Did I mention that my most extravagant spendthrift friends are hiring someone to teach them how to grow vegetables in their new garden patch? They don't cook, they didn't even have a garden patch 'til last week, but they are growing their own food, for god's sake. Times must be tough. Anyway, a friendly Merlot may not be trendy, but it's pretty good with garden veggies tossed on the grill with a bit of olive oil and garlic. Also, that puts me in a mood for soups with late harvest tomatoes, white Italian beans, seasoned with bay leaves from the local Laurel trees. All of which goes beautifully with delightfully boring Merlot.

And, as you know, sitting does not help stress. So go look at the moon on a walk after dinner and do some restful stretches when you turn off the laptop. Some of the best moves are stretching your arms high and behind your back and bending your neck back and forth (do it now!) Even better is putting each leg up on a chair and slowly bending over --to get at that tight hamstring. Do it a few times after you've had a shower or been moving around. It releases some serious tension.
Just like a bit of inexpensive Merlot.

Friday, October 3, 2008

Ode to Orange

October already. sheesh.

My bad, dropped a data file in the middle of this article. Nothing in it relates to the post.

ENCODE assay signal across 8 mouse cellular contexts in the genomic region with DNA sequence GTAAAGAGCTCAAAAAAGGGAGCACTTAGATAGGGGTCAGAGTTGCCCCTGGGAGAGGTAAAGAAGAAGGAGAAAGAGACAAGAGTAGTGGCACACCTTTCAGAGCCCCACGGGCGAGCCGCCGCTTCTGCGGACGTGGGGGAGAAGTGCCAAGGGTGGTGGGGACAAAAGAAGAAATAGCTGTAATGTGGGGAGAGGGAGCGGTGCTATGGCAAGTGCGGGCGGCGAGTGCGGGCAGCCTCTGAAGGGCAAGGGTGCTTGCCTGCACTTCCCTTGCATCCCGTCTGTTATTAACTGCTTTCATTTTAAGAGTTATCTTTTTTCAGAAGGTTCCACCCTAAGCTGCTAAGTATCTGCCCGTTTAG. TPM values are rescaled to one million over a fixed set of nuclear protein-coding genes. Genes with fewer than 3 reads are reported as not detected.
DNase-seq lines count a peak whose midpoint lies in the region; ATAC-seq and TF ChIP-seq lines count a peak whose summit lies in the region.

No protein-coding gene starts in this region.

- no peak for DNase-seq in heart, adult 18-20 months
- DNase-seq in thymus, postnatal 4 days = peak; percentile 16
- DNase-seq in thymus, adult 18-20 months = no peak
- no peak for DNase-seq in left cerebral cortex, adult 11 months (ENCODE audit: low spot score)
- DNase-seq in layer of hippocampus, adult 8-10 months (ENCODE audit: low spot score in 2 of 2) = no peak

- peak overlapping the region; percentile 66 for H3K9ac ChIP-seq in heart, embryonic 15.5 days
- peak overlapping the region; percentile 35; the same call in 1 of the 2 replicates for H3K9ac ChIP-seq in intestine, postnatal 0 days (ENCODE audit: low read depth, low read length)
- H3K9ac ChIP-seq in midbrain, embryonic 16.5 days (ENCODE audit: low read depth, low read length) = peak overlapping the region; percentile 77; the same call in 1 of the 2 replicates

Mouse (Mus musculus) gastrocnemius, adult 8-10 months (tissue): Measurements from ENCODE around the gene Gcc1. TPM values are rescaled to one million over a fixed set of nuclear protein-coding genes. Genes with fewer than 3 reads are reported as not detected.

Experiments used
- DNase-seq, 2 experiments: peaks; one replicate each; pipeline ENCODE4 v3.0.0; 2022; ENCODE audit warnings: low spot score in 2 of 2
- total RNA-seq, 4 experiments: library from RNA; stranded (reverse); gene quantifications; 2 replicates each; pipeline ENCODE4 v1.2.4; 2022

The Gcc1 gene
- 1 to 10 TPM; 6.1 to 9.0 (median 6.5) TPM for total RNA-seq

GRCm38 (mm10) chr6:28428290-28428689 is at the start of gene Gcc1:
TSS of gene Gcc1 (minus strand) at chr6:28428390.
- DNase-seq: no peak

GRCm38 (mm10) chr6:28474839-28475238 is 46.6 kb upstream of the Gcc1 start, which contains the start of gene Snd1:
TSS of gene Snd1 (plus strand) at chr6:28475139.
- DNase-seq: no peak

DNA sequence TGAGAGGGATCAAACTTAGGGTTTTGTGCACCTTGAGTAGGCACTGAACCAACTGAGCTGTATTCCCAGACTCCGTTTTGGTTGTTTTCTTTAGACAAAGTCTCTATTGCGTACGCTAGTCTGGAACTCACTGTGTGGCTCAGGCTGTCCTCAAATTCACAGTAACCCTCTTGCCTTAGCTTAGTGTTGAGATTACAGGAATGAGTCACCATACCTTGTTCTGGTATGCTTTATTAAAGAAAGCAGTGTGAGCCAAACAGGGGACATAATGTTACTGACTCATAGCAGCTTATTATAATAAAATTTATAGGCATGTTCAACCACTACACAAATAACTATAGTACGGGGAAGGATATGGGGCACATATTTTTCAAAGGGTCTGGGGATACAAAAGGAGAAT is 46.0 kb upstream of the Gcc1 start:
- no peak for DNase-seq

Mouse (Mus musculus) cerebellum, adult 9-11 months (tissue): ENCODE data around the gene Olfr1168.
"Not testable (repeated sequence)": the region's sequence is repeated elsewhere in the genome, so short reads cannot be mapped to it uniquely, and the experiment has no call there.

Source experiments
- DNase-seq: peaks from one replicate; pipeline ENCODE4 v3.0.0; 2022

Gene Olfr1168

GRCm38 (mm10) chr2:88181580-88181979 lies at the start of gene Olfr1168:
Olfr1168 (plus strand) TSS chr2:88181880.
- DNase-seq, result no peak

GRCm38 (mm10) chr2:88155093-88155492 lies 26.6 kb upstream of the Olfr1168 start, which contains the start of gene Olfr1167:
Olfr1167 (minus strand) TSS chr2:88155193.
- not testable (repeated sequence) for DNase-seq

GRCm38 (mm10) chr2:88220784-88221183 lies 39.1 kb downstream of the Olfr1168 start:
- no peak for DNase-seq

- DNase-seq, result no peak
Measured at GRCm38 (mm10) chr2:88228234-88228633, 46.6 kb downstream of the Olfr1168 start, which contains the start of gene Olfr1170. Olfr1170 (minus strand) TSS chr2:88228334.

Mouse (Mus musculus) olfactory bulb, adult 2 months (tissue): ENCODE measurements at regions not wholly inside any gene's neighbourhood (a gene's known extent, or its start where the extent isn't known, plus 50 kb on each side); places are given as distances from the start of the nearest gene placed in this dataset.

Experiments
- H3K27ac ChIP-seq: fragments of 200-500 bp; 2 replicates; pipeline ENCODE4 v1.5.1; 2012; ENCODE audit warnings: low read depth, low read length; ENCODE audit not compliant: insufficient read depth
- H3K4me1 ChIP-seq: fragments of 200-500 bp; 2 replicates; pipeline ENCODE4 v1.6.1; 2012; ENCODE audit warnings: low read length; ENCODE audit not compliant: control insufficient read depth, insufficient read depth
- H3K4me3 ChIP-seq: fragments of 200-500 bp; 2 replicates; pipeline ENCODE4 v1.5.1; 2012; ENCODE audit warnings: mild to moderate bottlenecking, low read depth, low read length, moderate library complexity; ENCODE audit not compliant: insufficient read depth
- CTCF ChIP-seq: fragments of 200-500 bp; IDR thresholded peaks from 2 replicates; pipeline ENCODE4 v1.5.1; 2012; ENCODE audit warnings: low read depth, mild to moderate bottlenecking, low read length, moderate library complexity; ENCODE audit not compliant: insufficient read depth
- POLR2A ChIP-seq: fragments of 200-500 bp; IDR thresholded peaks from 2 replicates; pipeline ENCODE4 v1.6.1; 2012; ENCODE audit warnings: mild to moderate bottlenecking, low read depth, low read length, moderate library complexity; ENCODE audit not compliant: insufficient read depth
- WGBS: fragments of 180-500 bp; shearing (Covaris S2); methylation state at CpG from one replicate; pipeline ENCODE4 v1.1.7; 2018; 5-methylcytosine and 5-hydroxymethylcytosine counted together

Orange is the color of the season -- for the designer types as well as for the autumn vineyards. There is always plenty of orange around our household lately because of all the oranges falling from the trees and stacking up in baskets on the dining table and in the back of the refrigerator. The founding fathers of Healdsburg who planted citrus trees all over the place had no idea what they started.
A pal who just returned from New England points out that they pay a dollar for an orange back there. (I'd be rich!) But they get fresh maple syrup from the family "sugar shack" for free. And she gave me a jar... Amazing stuff.
Then the two thoughts collided. The result: The Maple - Orange Smoothie. Non-fat milk, a ripe banana, a whole, peeled, very cold orange from the back of the fridge, a spoonful of real maple syrup. Blend it all together with lots of air and a sprinkle of nutmeg. It's the perfect treat for after a hike up a hill or two to gaze at the beginnings of fall color--or at least our wimpy California version of fall color. But, admit it, you EastCoasters, our russet leaves might not impress, but you can't beat our oranges.